My GMAT students are often surprised when I advise them not to take a practice test.
I don’t advise this for every student on every occasion; there are some legitimate uses for practice tests. In general though, I find that my students take too many practice tests at the expense of other more beneficial forms of study for a given circumstance.
Think of the GMAT like a Mozart sonata. Let’s say you are a pianist, and you want to learn the sonata. Would you begin by playing the whole piece from start to finish? No, instead you would work in small sections. You would identify the sections that are easy, and you would work on those sections just enough to maintain your ability. Mainly, you would be concerned with the difficult sections of the piece, which you would practice slowly and intently. Not until you had mastered those sections would you move on.
After you have put in all that practice time, you want to make sure that you can maintain your ability within the context of the larger piece. That’s when you want to play the whole piece: when you want to check to see whether your prior work is ingrained or whether you forget it when you are distracted by the other demands of the piece.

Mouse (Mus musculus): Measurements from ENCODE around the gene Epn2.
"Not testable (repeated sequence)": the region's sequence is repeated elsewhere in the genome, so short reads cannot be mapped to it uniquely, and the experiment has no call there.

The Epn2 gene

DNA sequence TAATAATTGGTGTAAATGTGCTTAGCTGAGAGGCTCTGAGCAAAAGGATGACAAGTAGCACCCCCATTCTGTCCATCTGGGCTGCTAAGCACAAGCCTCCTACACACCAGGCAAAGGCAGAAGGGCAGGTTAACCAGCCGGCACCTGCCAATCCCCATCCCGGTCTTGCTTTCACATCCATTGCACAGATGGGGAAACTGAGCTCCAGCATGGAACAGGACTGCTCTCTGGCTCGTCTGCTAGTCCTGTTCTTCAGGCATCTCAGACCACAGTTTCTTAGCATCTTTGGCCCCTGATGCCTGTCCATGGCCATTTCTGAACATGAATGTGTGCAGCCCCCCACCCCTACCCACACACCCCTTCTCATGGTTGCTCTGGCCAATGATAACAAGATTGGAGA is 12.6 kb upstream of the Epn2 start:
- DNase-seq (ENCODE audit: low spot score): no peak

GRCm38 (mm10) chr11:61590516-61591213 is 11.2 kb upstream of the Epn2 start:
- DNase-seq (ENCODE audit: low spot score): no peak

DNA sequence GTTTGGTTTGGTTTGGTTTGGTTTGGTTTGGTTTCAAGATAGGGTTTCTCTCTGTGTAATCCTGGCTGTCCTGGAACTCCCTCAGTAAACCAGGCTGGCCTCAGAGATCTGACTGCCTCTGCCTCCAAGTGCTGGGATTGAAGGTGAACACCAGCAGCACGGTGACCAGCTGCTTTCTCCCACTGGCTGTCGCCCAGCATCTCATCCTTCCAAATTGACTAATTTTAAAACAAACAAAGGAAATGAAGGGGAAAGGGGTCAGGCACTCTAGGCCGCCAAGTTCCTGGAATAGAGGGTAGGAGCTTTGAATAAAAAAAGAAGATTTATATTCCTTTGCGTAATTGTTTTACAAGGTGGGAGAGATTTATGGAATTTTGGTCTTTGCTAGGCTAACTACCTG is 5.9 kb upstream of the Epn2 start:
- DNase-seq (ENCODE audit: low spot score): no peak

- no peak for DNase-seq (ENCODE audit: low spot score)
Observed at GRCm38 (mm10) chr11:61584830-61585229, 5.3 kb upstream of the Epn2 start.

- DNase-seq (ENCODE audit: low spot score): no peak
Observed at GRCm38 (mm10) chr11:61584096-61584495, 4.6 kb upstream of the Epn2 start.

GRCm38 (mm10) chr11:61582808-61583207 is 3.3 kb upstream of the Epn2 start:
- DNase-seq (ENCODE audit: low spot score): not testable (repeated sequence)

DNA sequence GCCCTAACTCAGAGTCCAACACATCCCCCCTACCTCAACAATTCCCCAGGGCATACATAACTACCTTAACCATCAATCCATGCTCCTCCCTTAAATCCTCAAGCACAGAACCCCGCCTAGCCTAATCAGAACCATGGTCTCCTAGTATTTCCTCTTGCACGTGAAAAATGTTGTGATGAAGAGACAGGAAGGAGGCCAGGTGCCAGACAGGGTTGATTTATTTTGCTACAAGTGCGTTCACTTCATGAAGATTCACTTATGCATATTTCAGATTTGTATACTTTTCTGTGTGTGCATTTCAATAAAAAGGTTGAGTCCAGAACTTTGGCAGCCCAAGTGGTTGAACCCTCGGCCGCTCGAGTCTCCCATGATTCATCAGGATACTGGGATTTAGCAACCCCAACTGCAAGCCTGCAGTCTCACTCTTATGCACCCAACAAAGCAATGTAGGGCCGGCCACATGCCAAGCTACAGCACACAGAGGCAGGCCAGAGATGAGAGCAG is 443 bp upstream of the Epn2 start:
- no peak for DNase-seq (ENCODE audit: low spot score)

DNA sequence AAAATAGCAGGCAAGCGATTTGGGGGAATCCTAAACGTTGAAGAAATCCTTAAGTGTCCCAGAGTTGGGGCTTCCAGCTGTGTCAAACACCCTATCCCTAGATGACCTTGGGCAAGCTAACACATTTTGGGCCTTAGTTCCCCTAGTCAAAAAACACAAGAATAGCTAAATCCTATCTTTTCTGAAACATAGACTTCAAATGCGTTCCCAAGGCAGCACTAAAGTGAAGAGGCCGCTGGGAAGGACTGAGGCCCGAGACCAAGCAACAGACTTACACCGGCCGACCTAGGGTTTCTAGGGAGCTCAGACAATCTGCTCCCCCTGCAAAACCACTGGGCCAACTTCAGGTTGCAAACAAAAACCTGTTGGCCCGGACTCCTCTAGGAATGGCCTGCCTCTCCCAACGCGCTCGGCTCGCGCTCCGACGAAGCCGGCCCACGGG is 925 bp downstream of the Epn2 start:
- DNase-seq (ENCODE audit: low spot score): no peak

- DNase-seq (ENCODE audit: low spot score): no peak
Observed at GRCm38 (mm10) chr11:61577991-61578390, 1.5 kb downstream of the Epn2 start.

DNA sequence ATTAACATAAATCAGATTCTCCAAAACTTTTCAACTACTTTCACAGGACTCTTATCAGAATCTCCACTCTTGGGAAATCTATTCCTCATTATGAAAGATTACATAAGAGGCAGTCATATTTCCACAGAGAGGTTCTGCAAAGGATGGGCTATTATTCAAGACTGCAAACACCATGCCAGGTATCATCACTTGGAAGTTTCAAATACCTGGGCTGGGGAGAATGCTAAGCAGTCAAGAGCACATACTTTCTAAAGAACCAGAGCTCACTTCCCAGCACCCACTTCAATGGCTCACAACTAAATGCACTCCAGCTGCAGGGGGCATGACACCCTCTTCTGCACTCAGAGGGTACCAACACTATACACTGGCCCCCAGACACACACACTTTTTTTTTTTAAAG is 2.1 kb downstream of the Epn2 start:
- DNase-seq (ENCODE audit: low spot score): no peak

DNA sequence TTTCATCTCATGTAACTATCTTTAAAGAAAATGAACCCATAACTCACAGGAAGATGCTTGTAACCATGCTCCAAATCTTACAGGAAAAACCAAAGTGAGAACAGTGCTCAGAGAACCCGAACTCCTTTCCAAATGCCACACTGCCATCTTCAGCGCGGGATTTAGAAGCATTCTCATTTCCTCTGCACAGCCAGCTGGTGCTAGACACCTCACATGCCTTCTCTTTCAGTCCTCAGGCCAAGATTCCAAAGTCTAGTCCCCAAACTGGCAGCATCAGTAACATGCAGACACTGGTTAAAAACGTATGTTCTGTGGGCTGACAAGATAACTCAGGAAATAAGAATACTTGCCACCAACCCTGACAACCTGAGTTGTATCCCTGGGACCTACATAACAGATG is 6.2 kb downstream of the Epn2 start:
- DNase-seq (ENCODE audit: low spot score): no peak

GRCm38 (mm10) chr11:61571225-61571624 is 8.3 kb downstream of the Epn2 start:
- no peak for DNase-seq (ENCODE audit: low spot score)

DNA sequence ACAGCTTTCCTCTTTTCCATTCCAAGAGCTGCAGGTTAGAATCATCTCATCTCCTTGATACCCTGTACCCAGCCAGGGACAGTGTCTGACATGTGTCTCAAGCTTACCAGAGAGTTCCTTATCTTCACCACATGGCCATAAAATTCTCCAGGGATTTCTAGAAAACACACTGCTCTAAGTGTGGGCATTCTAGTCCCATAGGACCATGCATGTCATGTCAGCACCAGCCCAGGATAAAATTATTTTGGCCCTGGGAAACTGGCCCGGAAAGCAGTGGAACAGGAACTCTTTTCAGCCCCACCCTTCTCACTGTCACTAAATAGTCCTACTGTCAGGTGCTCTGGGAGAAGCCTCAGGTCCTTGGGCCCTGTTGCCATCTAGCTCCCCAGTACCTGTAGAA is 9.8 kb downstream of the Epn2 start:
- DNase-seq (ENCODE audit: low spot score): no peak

[This article has been updated and released Feb 11, 2014 as “4 Steps to Get the Most our of your CATs.”]
Practice tests are an invaluable component of any test-taker’s study plan, but the most valuable thing is actually not the act of taking the practice test. Just taking a test doesn’t help us to improve all that much. While taking a test, we are concentrating on doing (using everything we’ve learned up to that point); as a result, we’re not really learning much.
The most valuable thing is actually the data that you can extract when you’re done with the test; that’s how you learn to get better and know what to study before you take another practice test. There are two main components to that data: